I always find it sad to hear about an entrepreneur on the verge of losing their business.
I’ve been there. When you’ve put years into something, the feeling of loss can be devastating.
A nearby engineering firm used to employ close to 10 people. Last time we talked to them, they were down to two clients and two employees; part-time. They don’t even have a website. When times were good, they sold on the strength of their network and referrals. Now the owner was willing to spend some money on marketing to try to reach new opportunities.
They just found out they might lose one of their last clients.
The owner was despondent.
He needs clients desperately but is in the position of having no cash to pay for marketing or sales. He said, “It is a chicken and egg situation.”
In reality, it is a “We don’t have a chicken or an egg situation.”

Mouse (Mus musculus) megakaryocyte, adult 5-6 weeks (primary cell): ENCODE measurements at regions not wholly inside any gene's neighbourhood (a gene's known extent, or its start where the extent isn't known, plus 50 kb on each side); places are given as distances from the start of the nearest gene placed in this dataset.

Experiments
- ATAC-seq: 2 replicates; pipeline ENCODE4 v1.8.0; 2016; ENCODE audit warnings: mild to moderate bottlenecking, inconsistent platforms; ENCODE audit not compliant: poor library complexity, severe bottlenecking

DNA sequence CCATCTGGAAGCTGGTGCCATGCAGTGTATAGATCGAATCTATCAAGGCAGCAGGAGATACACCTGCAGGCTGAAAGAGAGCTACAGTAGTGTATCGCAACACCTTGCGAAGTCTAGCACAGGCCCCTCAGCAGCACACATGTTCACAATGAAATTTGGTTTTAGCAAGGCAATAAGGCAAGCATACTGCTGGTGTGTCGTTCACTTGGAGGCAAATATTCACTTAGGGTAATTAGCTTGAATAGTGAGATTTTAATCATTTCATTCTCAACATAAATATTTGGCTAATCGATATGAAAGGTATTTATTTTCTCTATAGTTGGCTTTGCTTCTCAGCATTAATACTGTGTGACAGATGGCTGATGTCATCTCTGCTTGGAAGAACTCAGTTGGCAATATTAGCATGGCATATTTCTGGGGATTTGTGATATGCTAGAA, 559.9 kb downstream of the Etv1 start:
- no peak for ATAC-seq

The market has neither chickens nor eggs. The entrepreneur is relying totally on luck and external factors to turn things around. Other than hustle and hope they have nothing.
They are the walking dead.
Obviously, you want to spend on marketing and sales before you get into this situation. However, when you are losing money, the tendency is to cut back to last a bit longer. This approach is natural but is also flawed.
The answer is not always spending on marketing (or sales) though.
I’ve seen totally dead real estate markets. Nothing was moving.
If no one is buying, you don’t have a viable market for your product or service. Your only choice is to find a viable market or find a different thing to sell.
Only when you’ve solved that problem does it make sense to spend on marketing.
Either way, you have to move fast. Walking just won’t do.